How to Grow Vegetables in the Shade


Most instructions for growing vegetables specify "full sun" as a necessary element, but there are ways to bend this rule. Some vegetables are less fussy about sun; others, especially cool weather vegetables, may grow well in winter under trees that have lost their leaves. In general, vegetables whose leaves we eat, such as chard and lettuce, do better in shady areas than those with edible fruit, like tomatoes and squash. Here's how to grow a shady vegetable patch.

Growing Food With Less Light

Step 1

Measure the amount of shade your plants will receive, or at least make a good guess. Full sun is defined as six to eight hours of sunlight per day, but southern areas have stronger light than northern ones, so you could certainly get by with six. Two to five hours would be classified as partial shade. Full shade would be less than two.

Step 2

Lay out your garden bed as you would for any vegetable patch, loosening the soil, adding compost, leaf mold or peat moss as well as lime and bone meal. The better the soil, the healthier and more vigorous your plants will be.

Step 3

Plant a variety of vegetables, choosing the easy ones for shade. Include leafy greens like Chinese cabbage, arugula, lettuce, green onions and herbs such as parsley and chives, and, if you have two to five hours of sun, add some of the ones that are a bit of a risk, just to experiment. These could include broccoli, cauliflower, zucchini, potatoes, peas and beans. And don't forget that beets give excellent greens as well as roots. Arrange your vegetables to take advantage of whatever sunlight you get, planting leafy ones closer to a wall and sun lovers farther away where they will get more light.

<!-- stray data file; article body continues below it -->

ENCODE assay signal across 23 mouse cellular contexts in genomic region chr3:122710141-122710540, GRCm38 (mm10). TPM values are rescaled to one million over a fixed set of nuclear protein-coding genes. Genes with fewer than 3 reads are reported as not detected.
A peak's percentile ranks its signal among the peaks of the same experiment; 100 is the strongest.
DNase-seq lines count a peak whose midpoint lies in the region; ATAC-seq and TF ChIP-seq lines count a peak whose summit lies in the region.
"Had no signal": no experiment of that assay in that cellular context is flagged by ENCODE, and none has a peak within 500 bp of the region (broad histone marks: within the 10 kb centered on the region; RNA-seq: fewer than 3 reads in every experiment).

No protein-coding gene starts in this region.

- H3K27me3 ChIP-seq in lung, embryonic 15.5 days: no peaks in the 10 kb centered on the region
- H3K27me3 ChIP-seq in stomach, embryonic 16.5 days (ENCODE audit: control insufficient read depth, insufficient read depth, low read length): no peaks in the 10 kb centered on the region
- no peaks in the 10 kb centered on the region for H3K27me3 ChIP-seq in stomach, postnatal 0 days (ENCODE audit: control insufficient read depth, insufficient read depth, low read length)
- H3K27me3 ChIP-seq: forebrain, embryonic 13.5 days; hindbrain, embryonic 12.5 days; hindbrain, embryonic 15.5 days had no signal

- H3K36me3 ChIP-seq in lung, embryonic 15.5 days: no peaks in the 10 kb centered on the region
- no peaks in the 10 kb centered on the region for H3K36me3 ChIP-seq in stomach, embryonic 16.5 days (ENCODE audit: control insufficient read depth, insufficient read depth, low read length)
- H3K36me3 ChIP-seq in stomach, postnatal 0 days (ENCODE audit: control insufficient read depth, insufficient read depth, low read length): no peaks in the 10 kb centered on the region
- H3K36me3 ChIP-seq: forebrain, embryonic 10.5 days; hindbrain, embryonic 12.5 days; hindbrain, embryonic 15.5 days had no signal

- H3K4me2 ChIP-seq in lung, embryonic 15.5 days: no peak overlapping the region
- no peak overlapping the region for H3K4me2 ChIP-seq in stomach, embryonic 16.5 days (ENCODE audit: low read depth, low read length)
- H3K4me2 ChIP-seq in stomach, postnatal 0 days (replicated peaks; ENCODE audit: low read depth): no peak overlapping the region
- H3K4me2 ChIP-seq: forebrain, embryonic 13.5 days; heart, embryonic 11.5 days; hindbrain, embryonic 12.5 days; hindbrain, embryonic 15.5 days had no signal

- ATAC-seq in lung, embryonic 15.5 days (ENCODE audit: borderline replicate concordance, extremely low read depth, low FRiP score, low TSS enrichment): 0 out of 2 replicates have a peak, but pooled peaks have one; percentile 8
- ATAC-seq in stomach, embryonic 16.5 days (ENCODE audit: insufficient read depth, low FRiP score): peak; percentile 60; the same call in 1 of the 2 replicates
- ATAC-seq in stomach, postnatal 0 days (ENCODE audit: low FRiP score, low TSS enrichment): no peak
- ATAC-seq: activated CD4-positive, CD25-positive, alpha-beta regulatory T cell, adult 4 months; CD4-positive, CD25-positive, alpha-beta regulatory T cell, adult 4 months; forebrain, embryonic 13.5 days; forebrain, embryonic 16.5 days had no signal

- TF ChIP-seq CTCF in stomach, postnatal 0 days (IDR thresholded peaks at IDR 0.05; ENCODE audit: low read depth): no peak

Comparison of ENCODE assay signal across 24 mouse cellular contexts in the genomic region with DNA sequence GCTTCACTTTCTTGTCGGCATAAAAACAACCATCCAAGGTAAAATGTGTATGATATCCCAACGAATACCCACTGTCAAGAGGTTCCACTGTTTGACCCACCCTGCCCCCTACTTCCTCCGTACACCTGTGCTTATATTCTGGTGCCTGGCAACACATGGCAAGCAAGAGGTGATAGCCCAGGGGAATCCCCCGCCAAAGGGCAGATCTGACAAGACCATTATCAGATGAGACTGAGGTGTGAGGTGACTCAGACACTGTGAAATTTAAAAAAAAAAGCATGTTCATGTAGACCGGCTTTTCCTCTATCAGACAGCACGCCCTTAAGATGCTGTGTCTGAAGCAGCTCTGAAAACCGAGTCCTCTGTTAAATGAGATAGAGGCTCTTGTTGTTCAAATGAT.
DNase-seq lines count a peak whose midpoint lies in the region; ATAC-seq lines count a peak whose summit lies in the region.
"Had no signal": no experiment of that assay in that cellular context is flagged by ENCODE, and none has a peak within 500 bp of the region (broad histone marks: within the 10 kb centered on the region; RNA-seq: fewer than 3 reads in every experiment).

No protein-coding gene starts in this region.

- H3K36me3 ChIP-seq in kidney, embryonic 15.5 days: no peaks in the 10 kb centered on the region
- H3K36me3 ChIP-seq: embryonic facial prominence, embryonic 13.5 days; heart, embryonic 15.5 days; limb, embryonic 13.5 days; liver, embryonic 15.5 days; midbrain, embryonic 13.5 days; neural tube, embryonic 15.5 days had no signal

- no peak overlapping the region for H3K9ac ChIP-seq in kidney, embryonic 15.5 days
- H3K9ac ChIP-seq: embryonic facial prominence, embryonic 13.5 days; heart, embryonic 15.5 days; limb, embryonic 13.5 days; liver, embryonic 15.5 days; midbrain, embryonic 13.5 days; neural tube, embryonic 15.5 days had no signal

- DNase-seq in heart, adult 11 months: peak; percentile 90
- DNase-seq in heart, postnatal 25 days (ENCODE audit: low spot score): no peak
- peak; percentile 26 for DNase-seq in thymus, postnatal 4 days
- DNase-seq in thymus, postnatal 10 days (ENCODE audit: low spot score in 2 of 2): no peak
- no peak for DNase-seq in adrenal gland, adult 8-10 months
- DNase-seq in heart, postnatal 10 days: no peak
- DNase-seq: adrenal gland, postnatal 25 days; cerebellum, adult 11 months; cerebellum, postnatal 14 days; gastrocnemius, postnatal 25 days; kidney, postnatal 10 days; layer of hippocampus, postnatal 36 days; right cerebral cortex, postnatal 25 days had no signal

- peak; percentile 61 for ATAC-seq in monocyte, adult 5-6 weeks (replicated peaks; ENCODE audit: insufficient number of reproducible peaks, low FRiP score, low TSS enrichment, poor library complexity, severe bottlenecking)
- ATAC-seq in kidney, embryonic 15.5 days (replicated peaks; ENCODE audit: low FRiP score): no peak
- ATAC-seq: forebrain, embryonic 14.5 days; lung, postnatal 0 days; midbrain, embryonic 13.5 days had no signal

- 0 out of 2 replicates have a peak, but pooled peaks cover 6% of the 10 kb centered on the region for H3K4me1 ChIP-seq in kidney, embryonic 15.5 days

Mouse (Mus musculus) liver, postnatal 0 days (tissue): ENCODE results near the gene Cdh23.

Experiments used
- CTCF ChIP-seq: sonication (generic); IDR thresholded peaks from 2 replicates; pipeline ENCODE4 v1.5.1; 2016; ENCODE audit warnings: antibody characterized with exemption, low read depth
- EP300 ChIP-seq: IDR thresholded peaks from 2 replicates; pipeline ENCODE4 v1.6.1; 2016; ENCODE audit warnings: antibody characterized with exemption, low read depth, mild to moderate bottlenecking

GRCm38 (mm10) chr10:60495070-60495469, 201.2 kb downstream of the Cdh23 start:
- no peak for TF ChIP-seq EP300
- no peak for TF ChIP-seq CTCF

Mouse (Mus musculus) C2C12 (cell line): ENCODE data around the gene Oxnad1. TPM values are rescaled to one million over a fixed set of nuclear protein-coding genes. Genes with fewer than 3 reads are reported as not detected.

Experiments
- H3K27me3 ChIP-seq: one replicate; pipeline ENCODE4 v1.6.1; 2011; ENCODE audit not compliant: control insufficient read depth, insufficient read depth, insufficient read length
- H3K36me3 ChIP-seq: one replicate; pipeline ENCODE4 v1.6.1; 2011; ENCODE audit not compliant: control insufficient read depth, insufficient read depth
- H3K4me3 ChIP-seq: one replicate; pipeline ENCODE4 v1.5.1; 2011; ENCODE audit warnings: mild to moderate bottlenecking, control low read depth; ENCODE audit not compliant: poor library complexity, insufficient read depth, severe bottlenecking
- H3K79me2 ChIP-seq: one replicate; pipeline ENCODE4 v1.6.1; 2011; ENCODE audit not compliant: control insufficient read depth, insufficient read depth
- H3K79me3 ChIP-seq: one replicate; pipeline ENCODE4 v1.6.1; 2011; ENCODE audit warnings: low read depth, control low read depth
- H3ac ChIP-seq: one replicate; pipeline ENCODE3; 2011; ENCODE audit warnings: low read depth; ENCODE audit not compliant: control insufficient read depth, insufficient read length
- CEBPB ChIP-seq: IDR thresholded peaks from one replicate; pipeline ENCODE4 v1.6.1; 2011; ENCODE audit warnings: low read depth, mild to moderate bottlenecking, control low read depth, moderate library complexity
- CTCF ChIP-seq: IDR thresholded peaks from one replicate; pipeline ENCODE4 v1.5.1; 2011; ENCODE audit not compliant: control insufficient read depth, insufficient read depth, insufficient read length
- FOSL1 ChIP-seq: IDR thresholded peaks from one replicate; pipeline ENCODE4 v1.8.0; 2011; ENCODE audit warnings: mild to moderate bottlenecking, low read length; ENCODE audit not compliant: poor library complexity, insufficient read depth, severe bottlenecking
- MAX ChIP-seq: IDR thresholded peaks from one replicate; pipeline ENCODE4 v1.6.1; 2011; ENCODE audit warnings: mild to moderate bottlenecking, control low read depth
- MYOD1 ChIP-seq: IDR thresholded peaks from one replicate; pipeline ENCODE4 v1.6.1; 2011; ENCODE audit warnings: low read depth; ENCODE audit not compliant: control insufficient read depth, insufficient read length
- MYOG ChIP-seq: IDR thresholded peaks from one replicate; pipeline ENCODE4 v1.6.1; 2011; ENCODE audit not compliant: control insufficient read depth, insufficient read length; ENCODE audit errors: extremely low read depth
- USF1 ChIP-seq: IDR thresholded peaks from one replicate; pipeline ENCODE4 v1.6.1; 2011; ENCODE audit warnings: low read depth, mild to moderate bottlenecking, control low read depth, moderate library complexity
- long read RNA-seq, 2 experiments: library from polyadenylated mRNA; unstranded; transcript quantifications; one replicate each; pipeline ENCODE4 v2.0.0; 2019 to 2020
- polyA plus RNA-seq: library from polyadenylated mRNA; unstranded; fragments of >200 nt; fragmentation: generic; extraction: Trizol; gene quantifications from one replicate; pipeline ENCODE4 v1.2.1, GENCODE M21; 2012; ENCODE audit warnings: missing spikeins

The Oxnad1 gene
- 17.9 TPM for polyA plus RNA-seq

Step 4

Fertilize regularly with 5-10-10 fertilizer according to the directions on the package. The phosphorous and potassium (the last two numbers) in this mixture will promote strong stems, flowers and fruit, balancing the inclination of the plant to put out long leafy growth to take advantage of every bit of light. Of course, with lettuce this is an advantage!

Step 5

As fall nears and the light weakens, replace your trial sun lovers with chard and other hardy greens for winter salads and stir-fries.

Tips and Warnings

  • Don't attempt heat loving vegetables such as tomatoes, corn or eggplant in a shaded area unless you have a west wall to reflect heat or a long, hot growing season.

Things You'll Need

  • Vegetables seeds or plants
  • Compost, leaf mold or peat moss
  • Lime
  • Bone meal
  • 5-10-10 fertilizer


  • Colorado State University Extension: Vegetables For The Shady Garden
  • University of Minnesota Extension: Gardening In The Shade
Keywords: vegetables for shade, vegetables for partial shade, shade tolerant vegetables

About this Author

Over the past 30 years, Mara Grey has sold plants in nurseries, designed gardens and volunteered as a Master Gardener. She is the author of "The Lazy Gardener" and "The Complete Idiot's Guide to Flower Gardening" and has a Bachelor of Science in botany.